I was never a baseball fan until I was about to turn 23.
When I talk about my 'fandom', I usually qualify which season drew me in by saying "I was hooked on the game in April!", lest someone thinks I threw myself at the first bandwagon rolling by.
It's true. I never really watched a baseball game until that year. However, I was dating someone (who I have since married) that practically eats, sleeps and breathes Yankee pinstripes. It was hard to ignore the sport with a baseball fanatic around.
One morning in April 1996 we sat on Bruce's cracked brown faux-leather couch and debated how to spend our day. His eyes got wild and big. He flew for the phone book, made a quick call and came back triumphant. "Let's drive to the Bronx and go to a Yankee game."
"Oh goody," I thought, while my mouth formed the sounds, "Ahhh, umm, k? Baseball, huh? I know nothing about baseball."
It sounds cliche, I'm sure, but it's a factual statement - when we walked out into the concrete cathedral to the sport I was in awe. There's something about the lush green grass and the climbing rows of stadium seating that gets your attention. I had a good time even though the Yankees lost. More seasoned fans were actually even more elated than I was - the team might have fallen short but that game was the best one Doc Gooden had pitched in his return that season. It gave them hope even though they couldn't guess what would lie ahead.
Days later I was on a plane headed out to a trade show. The coworker sitting next to me said, "Did you see Doc pitch? Isn't that great?"
I confessed my status as neophyte, adding that I had been at that game. Dennis took it upon himself to tutor me in baseball. From that day forward he'd send me emails and instant messages that went something like this: When you talk to your man tonight, say "I don't know about you, but I swear Boggs was safe in the 7th inning. That 6-3-4 double play with a hard slide coming down is tough to execute and I don't think they did it! Those umps are blind."
I, of course, dutifully repeated his lines, often adding in "At least that's what Dennis told me to say." Over time I didn't need his insights. I knew Doc Gooden's no hitter was a big deal. I knew Jeter was having a rookie-of-the-year caliber season. I knew it was worth staying up late and watching the World Series underdog surge to take the crown from Atlanta. I was hooked. I was a Yankee fan.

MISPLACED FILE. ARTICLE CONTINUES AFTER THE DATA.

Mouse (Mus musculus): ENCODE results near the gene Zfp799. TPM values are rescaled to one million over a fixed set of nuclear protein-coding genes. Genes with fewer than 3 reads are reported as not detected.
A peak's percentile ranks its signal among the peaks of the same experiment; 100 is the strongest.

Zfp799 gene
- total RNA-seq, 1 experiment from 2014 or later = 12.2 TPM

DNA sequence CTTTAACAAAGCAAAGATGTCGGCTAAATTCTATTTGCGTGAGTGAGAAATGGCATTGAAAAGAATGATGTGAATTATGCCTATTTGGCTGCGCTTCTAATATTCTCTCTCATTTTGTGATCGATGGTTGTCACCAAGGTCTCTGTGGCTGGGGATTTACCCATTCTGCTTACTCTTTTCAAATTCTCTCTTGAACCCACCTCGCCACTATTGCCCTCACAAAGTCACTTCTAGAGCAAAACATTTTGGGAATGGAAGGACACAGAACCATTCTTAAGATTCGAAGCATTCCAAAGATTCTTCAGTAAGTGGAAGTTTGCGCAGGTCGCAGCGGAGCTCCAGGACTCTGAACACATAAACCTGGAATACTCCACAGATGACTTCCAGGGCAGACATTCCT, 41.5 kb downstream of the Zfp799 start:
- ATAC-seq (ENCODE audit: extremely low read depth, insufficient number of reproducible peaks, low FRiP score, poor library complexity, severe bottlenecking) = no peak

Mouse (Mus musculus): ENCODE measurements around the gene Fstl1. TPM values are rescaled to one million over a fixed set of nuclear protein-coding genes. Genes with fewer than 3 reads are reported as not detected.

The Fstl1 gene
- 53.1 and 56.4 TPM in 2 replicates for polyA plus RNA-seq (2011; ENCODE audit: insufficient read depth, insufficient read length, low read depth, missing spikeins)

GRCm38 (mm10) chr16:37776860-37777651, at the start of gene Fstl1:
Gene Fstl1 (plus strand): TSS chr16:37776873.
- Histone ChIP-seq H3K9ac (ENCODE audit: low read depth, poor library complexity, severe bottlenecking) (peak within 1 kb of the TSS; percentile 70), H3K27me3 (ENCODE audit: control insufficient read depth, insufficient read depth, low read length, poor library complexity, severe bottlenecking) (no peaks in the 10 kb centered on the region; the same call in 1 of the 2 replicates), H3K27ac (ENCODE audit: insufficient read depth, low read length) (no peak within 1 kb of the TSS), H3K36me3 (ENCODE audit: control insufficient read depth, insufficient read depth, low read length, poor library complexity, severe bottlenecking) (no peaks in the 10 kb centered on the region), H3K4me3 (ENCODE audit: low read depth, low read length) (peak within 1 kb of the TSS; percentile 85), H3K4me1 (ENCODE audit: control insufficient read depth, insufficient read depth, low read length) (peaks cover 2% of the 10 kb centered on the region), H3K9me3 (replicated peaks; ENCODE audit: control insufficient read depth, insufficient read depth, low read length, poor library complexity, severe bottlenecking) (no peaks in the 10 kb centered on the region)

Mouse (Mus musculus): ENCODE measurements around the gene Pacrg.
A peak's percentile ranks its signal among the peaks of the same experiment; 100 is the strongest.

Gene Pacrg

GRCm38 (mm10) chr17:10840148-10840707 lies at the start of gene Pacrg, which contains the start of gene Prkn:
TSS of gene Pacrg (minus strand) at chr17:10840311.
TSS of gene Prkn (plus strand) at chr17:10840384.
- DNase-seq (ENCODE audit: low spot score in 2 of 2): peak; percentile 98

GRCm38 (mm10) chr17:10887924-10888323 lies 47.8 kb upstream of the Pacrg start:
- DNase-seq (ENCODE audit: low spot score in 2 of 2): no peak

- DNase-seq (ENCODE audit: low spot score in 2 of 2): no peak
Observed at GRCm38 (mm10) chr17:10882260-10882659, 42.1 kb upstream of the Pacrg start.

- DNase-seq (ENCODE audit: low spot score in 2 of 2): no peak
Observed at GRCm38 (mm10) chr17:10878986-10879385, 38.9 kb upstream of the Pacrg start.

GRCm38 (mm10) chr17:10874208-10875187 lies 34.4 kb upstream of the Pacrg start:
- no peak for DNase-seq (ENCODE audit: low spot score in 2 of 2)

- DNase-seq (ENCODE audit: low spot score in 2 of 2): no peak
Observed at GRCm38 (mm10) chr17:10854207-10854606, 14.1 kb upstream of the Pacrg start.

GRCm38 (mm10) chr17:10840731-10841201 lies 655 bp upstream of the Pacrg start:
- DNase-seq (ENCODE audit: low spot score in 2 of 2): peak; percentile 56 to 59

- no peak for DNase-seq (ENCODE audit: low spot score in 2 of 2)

I still am.
Even in 'Roid era.
Of course, the events leading up to, through and beyond the Mitchell report have left their mark.
I am also a football fan, although not as glued to the set each week as some (read my husband) people are. I'm a Giants fan and I have been since childhood. I had no expectations for them this playoff season and so I'm not only elated to find them Super Bowl bound, I'm unbelievably shocked about it.
We were watching the game last night, as you might expect having read this far. I watched the offensive and defensive lines take their places for the first drive. I turned to my husband with a snarky smirk on my face and said:
"This line up brought to you by Balco."
And he laughed in return saying, "Yeah, no kidding."
It's sad, isn't it. An athlete in any sport can't excel, can't hone their skills or build their body without the shadow of doubt looming over them. A player can't hit a peak and then fall off the statistical cliff without a fan wondering if the guy's simply "Giambied" (as in Jason who earned multiple MVP awards while admittedly juiced and then, upon giving up the cheating aspect of his game, failed to break out of the mid-200 batting average range...which for you non-fans out there, is a bad range to be mired in.)
It's sad that each record set in the last decade or more is looked at with a question in the eye of the beholder. "Did he really win that many games because he's that good or because his trainer injected HGH? Can that guy really knock the cover off the ball that many times in a season...in a career...after 40? Is that rookie really that good? Is that superstar clean?"
It's sad that the greed and self-doubt of some cast a shadow on all.
It's not stopping me from watching, I admit it. It is stopping me from watching it with the same innocent awe at a person's raw talent.